Monday, November 29, 2010

I will wear these pajama pants for years

Continuing the eternal-paperwork theme, my goal for the day is to have organized my materials in order to get to Frahnce. A notary will, it seems, be involved. As will an official translator of official documents. Where's my homework helper?

In the mean time, allow me a brief OMG-no-more about the "investment piece," a favorite complaint of mine, if not in life, then on this blog. Refinery29 is one of my favorite sites for outfit inspiration (says she whose work for the day will not require changing out of a $5 pair of Old Navy polar bear-patterned fleece pajama pants), which is why I cringed when I came across this post: "The Hot Holiday Handbag You'll Own Forever." Oxywhat?

Diamonds may be a girl's best friend, but we're of the opinion that a classic, durable leather bag comes in a pretty close second—it's an investment piece that lasts forever. And Be & D's cruise '11 handbag collection is chock full of totes, clutches, and hobos perfect for tossing all your essentials into and passing on to the next generation.
The next what? If you're even halfway aware of such a thing as a "cruise collection," you've bought into a system in which there will also be a fall '12 collection, a spring '12 collection, a cruise '13 collection, and so on. Depending your closet space, you may well keep every handbag you ever buy. But the chances that this year will be the year you buy the eternal handbag - the one you don't get sick of, that doesn't start to look dated, and that will remove any and all temptation to buy a pricey handbag next season as well - are slim. If you opt to spend $1,000-ish on a bag intended for the 2010-2011 holiday season, you'll probably "need" another such purse by the time the Christmas music stops playing in the shops.


Sigivald said...

If one actually wanted an "eternal" handbag, one could probably have one custom made by a good leather-worker for $1000.

Perhaps as much as $2000 if you wanted the highest possible aesthetics as well as the best materials and craftsmanship.

Indeed, if I was even contemplating a thousand dollar bag I'd expect it to last for-farkin'-ever...

(Which reminds me, I need to put on my leatherworker hat and make myself a proper shoulder bag...)

Phoebe Maltz Bovy said...

For a bag that doesn't fall apart/look noticeably different from how it did when you bought it, you'd be fine (I know from experience) with a $15 fake-leather one from H&M. The issue is that stuff goes out of style. This is perceptible even to those who claim trend-ignorance (aka men), but is especially the case for the audience of a fashion blog, to readers who've clicked on a post about which handbags are "hot" this holiday season, aka for the following two months.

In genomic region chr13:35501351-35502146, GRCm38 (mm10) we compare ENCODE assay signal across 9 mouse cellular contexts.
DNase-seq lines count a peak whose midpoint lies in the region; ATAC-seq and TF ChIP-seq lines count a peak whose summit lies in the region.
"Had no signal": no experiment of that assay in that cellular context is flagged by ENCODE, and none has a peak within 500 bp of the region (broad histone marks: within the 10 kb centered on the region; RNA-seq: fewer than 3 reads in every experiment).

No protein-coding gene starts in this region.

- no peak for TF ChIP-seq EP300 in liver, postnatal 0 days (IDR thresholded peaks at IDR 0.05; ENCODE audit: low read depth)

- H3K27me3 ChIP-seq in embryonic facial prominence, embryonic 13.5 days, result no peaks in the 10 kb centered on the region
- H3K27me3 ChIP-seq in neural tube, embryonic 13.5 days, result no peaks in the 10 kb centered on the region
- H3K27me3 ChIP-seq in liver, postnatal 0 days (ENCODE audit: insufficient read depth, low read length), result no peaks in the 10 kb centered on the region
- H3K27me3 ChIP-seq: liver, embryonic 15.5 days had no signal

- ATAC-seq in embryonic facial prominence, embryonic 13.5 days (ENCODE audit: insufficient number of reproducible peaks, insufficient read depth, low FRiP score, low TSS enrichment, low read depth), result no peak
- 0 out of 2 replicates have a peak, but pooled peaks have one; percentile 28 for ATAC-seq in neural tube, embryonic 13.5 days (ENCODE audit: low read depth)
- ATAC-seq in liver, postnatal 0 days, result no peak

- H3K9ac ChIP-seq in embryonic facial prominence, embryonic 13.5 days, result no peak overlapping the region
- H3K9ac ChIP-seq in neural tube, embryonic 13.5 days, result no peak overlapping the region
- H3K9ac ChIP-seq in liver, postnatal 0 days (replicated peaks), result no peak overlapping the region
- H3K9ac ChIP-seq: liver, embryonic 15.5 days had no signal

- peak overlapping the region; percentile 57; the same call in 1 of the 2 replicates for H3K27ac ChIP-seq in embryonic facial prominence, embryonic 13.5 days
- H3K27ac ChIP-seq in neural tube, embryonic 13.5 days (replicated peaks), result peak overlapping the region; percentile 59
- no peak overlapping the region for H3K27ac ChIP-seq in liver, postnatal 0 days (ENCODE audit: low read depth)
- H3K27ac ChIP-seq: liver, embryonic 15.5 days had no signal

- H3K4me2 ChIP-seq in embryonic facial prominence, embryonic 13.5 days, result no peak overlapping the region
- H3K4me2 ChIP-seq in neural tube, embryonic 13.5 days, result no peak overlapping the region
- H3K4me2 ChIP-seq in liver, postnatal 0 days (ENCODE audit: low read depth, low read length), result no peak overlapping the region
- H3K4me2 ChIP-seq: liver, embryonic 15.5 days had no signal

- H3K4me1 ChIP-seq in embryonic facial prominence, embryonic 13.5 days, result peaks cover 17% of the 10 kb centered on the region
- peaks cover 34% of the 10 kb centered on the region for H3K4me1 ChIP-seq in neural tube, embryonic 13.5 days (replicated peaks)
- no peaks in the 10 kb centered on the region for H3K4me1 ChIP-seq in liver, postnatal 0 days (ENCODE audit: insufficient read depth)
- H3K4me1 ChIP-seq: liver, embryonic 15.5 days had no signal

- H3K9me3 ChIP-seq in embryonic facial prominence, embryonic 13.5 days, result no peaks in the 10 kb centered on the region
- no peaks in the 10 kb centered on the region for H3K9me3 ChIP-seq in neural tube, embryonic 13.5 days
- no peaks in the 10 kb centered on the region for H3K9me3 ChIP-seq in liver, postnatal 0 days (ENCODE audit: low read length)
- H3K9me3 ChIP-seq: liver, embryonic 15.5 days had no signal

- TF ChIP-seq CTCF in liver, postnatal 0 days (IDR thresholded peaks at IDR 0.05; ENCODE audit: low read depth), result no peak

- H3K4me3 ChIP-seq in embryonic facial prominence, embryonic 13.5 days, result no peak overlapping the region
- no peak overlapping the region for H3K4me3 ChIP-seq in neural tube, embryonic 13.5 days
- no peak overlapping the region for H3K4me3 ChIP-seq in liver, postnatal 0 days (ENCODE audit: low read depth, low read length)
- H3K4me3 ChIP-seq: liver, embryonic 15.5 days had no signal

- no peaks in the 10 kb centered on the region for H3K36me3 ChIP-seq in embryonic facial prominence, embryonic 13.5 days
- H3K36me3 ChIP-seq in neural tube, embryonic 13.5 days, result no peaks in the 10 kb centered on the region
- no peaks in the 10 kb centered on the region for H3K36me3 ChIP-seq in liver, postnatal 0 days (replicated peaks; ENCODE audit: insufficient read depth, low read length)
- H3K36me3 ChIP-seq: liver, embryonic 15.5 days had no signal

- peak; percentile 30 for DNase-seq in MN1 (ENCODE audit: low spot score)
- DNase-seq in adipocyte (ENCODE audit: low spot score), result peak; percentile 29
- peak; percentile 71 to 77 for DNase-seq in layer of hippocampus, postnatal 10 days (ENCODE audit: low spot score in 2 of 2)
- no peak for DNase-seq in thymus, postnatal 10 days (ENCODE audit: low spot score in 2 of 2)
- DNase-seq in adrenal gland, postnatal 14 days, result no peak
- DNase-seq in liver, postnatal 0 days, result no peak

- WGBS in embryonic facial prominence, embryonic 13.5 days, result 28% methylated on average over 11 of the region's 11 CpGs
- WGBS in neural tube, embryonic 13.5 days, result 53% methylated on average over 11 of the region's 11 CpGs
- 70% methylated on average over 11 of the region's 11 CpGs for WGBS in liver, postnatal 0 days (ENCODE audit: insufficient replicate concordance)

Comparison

PG said...

The only handbag I've bought for myself that cost more than $50 has a lifetime warranty that's for real. I spilled Thai green curry on the bag, took it back to the store and they cleaned it up like new without charging me another penny. It was expensive, but I'm willing to concede that it might have been worth it. Also it's my only handbag that has a "serious professional" look. I once abandoned a $15 Burberry knockoff in a cab on my way to an interview because the fake-leather handles had shredded so badly over its 3 years on my shoulder that I was abruptly embarrassed to be seen with it. That was definitely a well-spent $15 (the bag looked good for the first year and only mildly crappy for the second), but the expensive bag probably will never have that happen. The only bad thing is that since I bought it, the label has become sufficiently well-known in the U.S. that I'd be worried about taking it to a job interview in the government or nonprofit sector, where looking like money is not as good an idea as it is for private sector interviews.

Phoebe Maltz Bovy said...


There are plenty of legitimate reasons to pay up for a handbag - it's beautiful, you have evidence it was made ethically, you know your own spending habits and that paying a lot for one bag will prevent you from buying others or spilling stuff on this one, etc. But durability, as in, material that won't fall apart, costs next to nothing. My H&M bag looks sort of eh, but no more so than when it was new, and who knows what it's made out of. I mean, I have canvas tote bags handed out at university events that I could, in theory, pass on intact to the next generation. If a lifetime warranty is important, Brooklyn Industries has those for backpacks that cost well under $100 (I want to say $60 but it's been a few years). Longwinded point being, I tend to think "durability" is evoked in handbag-marketing as a way to make paying upwards of $1,000 on a purse seem necessary.